Plaintiff filed a complaint about his arrest with the City of Atlanta Office of Professional Standards. The City determined that Plaintiff's arrest was "justified, lawful, and proper" and exonerated all of the officers who were involved in it. As noted, Plaintiff thereafter sued the City of Atlanta and the individual officers, asserting § 1983 claims and state law claims. The individual officers moved to dismiss Plaintiff's § 1983 claims on the ground of qualified immunity and his state law claims on the ground of official immunity.[2] The district court denied the motion.


         I. Standard of Review

         We review the denial of a Rule 12(b)(6) motion to dismiss on qualified or official immunity grounds de novo, applying the same standard as the district court. See Bailey v. Wheeler, 843 F.3d 473, 480 (11th Cir. 2016). When ruling on a motion to dismiss, we "accept[] the facts alleged in the complaint as true, drawing all reasonable inferences in the plaintiff's favor." Keating v. City of Miami, 598 F.3d 753, 762 (11th Cir. 2010). To avoid dismissal, the "complaint must contain sufficient factual matter . . . to state a claim to relief that is plausible on its face." Ashcroft v. Iqbal, 556 U.S. 662, 678 (2009) (internal quotation marks omitted). A complaint is plausible on its face when it contains sufficient facts to support a reasonable inference that the defendant is liable for the misconduct alleged. Id.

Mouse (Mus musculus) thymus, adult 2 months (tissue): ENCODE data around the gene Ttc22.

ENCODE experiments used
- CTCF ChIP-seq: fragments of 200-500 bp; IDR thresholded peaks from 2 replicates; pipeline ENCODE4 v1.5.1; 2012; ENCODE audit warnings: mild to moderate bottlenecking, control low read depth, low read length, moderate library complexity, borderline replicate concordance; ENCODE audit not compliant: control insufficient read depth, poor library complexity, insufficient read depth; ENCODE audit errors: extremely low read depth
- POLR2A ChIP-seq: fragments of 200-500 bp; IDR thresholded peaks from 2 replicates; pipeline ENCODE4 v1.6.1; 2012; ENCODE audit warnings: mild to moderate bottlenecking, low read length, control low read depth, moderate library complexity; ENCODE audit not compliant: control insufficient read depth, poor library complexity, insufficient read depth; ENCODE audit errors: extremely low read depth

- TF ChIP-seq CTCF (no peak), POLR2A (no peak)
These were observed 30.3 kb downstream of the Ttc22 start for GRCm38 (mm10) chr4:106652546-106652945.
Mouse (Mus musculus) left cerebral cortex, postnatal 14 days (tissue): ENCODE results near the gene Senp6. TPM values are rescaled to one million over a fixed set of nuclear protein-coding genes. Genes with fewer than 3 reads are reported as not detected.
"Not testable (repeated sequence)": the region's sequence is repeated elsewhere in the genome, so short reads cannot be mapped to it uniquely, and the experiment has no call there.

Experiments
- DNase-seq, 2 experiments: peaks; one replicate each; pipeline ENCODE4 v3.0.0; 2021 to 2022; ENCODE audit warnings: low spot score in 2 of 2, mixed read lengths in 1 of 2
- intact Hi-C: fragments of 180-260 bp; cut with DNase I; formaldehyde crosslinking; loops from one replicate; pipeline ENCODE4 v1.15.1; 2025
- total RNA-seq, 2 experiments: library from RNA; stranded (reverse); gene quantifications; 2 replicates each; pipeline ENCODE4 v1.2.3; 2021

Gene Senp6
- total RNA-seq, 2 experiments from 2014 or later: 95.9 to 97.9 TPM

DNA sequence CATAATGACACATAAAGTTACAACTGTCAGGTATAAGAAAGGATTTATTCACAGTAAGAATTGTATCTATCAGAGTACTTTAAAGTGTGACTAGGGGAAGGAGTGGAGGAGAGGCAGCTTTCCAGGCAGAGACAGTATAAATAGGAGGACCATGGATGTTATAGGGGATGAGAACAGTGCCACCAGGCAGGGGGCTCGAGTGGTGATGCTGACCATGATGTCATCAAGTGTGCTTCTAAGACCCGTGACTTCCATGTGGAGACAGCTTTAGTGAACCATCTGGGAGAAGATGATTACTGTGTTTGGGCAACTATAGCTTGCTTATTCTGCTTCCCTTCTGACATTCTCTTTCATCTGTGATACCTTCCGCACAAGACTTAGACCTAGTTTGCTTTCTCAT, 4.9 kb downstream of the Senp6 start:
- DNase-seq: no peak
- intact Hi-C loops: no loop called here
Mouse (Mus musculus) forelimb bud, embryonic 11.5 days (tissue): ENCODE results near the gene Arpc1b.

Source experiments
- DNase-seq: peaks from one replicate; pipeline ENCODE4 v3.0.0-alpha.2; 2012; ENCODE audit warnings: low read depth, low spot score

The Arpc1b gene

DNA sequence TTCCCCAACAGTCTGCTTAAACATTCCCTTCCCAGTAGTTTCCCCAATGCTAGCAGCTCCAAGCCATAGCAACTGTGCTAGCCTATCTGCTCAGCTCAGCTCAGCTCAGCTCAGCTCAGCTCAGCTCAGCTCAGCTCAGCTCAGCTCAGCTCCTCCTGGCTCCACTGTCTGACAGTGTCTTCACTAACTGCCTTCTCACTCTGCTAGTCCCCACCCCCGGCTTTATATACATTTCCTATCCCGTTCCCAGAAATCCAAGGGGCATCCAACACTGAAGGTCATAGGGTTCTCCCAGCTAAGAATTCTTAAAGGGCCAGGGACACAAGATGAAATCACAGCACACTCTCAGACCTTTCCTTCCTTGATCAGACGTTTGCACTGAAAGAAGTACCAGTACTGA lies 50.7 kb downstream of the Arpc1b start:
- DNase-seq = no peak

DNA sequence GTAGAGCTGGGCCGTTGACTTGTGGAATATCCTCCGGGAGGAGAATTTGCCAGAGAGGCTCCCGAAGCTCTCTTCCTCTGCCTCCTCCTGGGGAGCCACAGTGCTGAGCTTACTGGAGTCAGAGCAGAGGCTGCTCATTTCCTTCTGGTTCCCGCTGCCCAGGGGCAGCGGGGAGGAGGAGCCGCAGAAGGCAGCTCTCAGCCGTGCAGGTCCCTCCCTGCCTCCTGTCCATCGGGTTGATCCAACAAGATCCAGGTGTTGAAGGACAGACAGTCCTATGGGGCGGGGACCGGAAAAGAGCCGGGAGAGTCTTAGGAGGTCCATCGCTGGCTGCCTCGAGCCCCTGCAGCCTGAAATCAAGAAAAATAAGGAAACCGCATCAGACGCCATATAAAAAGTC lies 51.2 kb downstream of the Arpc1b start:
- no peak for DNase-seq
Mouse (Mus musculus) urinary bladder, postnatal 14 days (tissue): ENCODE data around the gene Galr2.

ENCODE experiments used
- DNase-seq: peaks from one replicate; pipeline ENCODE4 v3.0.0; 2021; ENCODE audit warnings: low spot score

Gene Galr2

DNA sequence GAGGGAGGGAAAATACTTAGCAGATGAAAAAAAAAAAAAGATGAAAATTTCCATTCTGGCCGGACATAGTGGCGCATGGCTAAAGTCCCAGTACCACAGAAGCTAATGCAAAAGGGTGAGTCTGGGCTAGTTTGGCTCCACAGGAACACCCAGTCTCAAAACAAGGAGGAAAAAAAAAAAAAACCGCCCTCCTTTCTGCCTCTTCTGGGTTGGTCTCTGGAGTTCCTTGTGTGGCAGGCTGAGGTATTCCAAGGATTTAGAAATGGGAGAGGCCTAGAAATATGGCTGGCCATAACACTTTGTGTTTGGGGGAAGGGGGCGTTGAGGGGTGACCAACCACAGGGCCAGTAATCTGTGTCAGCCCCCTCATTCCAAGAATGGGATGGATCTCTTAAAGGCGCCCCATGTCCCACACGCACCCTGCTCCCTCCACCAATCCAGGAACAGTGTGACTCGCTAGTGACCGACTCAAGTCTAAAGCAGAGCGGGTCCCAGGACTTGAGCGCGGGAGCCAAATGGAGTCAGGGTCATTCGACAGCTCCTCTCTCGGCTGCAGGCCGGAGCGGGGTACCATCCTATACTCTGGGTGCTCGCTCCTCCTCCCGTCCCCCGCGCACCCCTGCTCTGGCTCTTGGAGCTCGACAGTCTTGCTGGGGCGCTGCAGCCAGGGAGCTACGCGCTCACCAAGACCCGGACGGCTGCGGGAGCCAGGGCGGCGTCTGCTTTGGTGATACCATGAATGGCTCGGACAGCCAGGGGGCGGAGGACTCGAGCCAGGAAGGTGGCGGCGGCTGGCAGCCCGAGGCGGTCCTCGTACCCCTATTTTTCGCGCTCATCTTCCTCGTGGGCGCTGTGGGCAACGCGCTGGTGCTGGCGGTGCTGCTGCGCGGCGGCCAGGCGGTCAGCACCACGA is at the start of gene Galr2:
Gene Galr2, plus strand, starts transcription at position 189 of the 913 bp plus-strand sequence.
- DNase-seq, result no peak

II. Qualified Immunity

         A. Standard

         Defendants argue that they are entitled to qualified immunity on Plaintiff's federal constitutional claims asserted under § 1983. "Qualified immunity protects government officials performing discretionary functions from suits in their individual capacities unless their conduct violates clearly established statutory or constitutional rights of which a reasonable person would have known." Dalrymple v. Reno, 334 F.3d 991, 994 (11th Cir. 2003) (internal quotation marks omitted). "When properly applied, [qualified immunity] protects 'all but the plainly incompetent or those who knowingly violate the law.'" Ashcroft v. al-Kidd, 563 U.S. 731, 743 (2011).

         To be clearly established, a right must be well-established enough "that every reasonable official would have understood that what he is doing violates that right." Reichle v. Howards, 566 U.S. 658, 664 (2012) (internal quotation marks omitted and alteration adopted). In other words, "existing precedent must have placed the statutory or constitutional question beyond debate" and thus given the official fair warning that his conduct violated the law. Id. (emphasis added); Coffin v. Brandau, 642 F.3d 999, 1013 (11th Cir. 2011) (en banc) ("The critical inquiry is whether the law provided [Defendant officers] with 'fair warning' that their conduct violated the Fourth Amendment.").